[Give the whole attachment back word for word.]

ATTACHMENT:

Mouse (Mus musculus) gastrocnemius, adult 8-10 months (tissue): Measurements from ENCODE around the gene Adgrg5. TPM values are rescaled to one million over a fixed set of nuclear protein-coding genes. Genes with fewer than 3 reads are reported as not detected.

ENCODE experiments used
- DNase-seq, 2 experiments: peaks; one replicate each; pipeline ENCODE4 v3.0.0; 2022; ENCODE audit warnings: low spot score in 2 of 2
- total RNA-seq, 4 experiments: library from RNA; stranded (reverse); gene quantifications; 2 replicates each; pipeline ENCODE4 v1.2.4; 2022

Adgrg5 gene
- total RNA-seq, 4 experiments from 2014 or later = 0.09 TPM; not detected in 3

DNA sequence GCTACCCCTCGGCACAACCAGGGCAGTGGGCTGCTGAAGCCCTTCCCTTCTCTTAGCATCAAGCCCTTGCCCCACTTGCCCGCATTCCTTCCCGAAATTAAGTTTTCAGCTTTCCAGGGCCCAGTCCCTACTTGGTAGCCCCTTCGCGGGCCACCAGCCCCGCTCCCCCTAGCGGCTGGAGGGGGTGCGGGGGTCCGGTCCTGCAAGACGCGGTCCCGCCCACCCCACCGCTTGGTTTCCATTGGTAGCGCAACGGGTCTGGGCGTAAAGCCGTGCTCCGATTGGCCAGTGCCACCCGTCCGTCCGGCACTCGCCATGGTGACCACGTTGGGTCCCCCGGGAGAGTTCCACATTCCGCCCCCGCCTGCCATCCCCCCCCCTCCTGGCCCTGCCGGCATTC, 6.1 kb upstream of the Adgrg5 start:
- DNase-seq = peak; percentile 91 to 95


Mouse (Mus musculus) gastrocnemius, adult 8-10 months (tissue): Measurements from ENCODE around the gene Adgrg5. TPM values are rescaled to one million over a fixed set of nuclear protein-coding genes. Genes with fewer than 3 reads are reported as not detected.

ENCODE experiments used
- DNase-seq, 2 experiments: peaks; one replicate each; pipeline ENCODE4 v3.0.0; 2022; ENCODE audit warnings: low spot score in 2 of 2
- total RNA-seq, 4 experiments: library from RNA; stranded (reverse); gene quantifications; 2 replicates each; pipeline ENCODE4 v1.2.4; 2022

Adgrg5 gene
- total RNA-seq, 4 experiments from 2014 or later = 0.09 TPM; not detected in 3

DNA sequence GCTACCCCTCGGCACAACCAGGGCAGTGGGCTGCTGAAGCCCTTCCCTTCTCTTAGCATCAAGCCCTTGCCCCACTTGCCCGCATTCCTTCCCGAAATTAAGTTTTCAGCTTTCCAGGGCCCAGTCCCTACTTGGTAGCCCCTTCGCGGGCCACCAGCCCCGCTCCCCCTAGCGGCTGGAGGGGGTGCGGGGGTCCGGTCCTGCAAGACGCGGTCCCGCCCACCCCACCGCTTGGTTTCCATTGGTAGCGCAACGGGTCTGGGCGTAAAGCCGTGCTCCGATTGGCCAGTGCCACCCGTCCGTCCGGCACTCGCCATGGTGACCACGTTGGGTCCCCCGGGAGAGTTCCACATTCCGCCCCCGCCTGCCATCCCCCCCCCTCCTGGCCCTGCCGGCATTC, 6.1 kb upstream of the Adgrg5 start:
- DNase-seq = peak; percentile 91 to 95